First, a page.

II. Allegro vivo - A solo viola begins the second movement which is in B major. More rhythms reminiscent of drum beats punctuate this scherzo as the themes are played. The trio section is in B minor and is a long, rather sad melody played by the viola.

III. Larghetto - The third movement is a set of variations on two themes, the first in A-flat minor and the second in A-flat major. This double variation movement has 5 variations for each theme with the themes ending the movement in their original form.

IV. Finale. Allegro giusto - The last movement is a rondo filled with attractive melodies and more examples of how American music influenced Dvořák, and no doubt reminded him of his own beloved native music with the common factor in each being the pentatonic scale.

Saturday, July 16, 2016

Elgar - Piano Quintet In A Minor, Opus 84

Edward Elgar's father was a piano tuner, organist and professional grade violinist. His mother instilled in her son a love of nature and the arts. All of the Elgar children had musical training from local teachers, with Edgar excelling in violin and organ playing.  But in the social class structure of 19th century Victorian era England, the common social standing of Elgar's family didn't help with his desire to become a composer. This combined with the fact that he received very little formal training outside of lessons from local teachers (and none at all in composition) made him feel like an outsider.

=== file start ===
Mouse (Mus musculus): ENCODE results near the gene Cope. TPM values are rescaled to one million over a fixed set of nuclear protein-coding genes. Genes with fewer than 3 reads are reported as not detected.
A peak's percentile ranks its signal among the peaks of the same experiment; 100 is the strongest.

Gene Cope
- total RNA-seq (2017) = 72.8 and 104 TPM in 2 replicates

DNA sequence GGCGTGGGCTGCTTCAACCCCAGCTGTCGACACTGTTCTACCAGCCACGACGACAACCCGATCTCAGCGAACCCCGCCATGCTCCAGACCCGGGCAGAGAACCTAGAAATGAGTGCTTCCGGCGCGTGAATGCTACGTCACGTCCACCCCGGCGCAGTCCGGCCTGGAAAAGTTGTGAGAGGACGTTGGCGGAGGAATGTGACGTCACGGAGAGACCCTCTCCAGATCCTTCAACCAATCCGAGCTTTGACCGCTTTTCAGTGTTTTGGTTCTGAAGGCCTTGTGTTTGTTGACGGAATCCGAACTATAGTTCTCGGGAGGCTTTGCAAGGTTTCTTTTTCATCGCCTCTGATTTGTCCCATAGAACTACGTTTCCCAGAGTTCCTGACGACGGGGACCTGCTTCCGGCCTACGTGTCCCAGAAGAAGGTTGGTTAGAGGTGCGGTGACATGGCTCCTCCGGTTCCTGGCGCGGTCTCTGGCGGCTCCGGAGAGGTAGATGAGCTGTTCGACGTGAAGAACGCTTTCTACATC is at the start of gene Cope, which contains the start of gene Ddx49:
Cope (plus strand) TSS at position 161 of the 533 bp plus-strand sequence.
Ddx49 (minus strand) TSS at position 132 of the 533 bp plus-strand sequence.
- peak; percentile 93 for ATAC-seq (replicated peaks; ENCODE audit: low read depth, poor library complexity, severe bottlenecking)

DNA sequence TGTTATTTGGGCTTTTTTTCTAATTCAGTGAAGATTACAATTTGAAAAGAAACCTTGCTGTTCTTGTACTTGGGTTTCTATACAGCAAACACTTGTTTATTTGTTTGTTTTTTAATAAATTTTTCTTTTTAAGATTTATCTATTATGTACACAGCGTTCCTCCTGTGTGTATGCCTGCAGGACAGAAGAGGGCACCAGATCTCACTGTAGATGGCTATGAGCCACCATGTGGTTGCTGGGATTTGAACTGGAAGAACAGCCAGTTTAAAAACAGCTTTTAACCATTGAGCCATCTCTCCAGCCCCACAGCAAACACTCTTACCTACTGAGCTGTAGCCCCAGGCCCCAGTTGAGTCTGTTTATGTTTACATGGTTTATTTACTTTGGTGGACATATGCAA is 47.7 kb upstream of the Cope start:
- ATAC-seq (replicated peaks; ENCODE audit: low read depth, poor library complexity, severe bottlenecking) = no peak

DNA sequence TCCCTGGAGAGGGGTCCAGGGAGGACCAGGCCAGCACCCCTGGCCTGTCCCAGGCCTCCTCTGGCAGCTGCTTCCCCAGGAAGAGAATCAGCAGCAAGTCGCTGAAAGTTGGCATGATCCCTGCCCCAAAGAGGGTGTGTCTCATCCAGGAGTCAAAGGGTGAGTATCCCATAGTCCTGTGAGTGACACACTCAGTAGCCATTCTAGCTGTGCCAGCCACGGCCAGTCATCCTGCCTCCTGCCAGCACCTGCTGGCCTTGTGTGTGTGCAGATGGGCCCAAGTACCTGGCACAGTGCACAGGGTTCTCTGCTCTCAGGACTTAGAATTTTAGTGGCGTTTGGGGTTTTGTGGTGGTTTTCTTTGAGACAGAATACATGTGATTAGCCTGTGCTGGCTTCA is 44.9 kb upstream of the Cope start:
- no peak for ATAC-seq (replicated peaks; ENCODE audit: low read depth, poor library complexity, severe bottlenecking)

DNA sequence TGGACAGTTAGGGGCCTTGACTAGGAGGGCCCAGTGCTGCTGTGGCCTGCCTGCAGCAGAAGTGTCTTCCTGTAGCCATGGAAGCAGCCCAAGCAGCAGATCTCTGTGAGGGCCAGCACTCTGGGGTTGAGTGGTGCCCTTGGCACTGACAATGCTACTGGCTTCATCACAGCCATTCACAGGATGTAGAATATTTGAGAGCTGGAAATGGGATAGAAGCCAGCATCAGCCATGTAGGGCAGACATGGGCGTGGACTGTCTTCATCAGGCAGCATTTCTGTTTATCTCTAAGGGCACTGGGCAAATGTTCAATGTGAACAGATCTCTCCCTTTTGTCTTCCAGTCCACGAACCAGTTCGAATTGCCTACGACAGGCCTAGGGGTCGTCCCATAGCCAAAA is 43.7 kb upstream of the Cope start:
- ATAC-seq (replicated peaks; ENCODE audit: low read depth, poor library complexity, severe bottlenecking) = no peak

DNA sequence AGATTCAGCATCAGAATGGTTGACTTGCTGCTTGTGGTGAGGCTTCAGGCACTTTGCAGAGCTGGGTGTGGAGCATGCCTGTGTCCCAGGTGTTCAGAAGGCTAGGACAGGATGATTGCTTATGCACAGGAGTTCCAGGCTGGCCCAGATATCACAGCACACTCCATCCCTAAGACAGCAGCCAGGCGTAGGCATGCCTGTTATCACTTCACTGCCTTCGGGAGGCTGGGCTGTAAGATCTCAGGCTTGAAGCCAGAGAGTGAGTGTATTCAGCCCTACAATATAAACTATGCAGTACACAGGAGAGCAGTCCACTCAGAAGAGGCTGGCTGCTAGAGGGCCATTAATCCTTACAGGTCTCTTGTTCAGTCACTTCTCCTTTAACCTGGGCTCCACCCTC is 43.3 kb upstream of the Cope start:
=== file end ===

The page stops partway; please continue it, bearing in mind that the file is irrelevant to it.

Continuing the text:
After a short time as a clerk in a law office, Elgar resigned and made a living by giving organ and violin lessons as well as being an accompanist and composing. He also took the job as conductor of an attendant's band at a local insane asylum where he gained practical knowledge about other instruments. He became proficient in other instruments as well, and continued to learn his craft as a practicing musician in many venues and performing groups.

Elgar's reputation as a composer began with works for chorus, a favorite music genre in England. He is most well known for his works for orchestra that include two symphonies, a violin concerto, Variations on an Original Theme (Enigma), Pomp And Circumstance Marches (including the ubiquitous trio from March No. 1 that is played at high school commencement ceremonies) and many other works. He was highly regarded in his lifetime by the public as well as other composers. In 1931 Richard Strauss called him the "first progressivist in English music".

He composed chamber works from his earliest years until his old age, and while staying in the country over the summer of 1918 he worked on three of his last works for chamber ensemble; The Violin Sonata in E Minor Opus 82, String Quartet in E Minor Opus 83, and the Piano Quintet in A Minor Opus 84. Elgar dedicated the Quintet to the prominent English music critic and writer Ernest Newman, and after completion of the first movement wrote to the dedicatee:
Your Quintet remains to be completed, the first movement is ready and I want you to hear it, it is strange music. I think I like it-but-it’s ghostly stuff.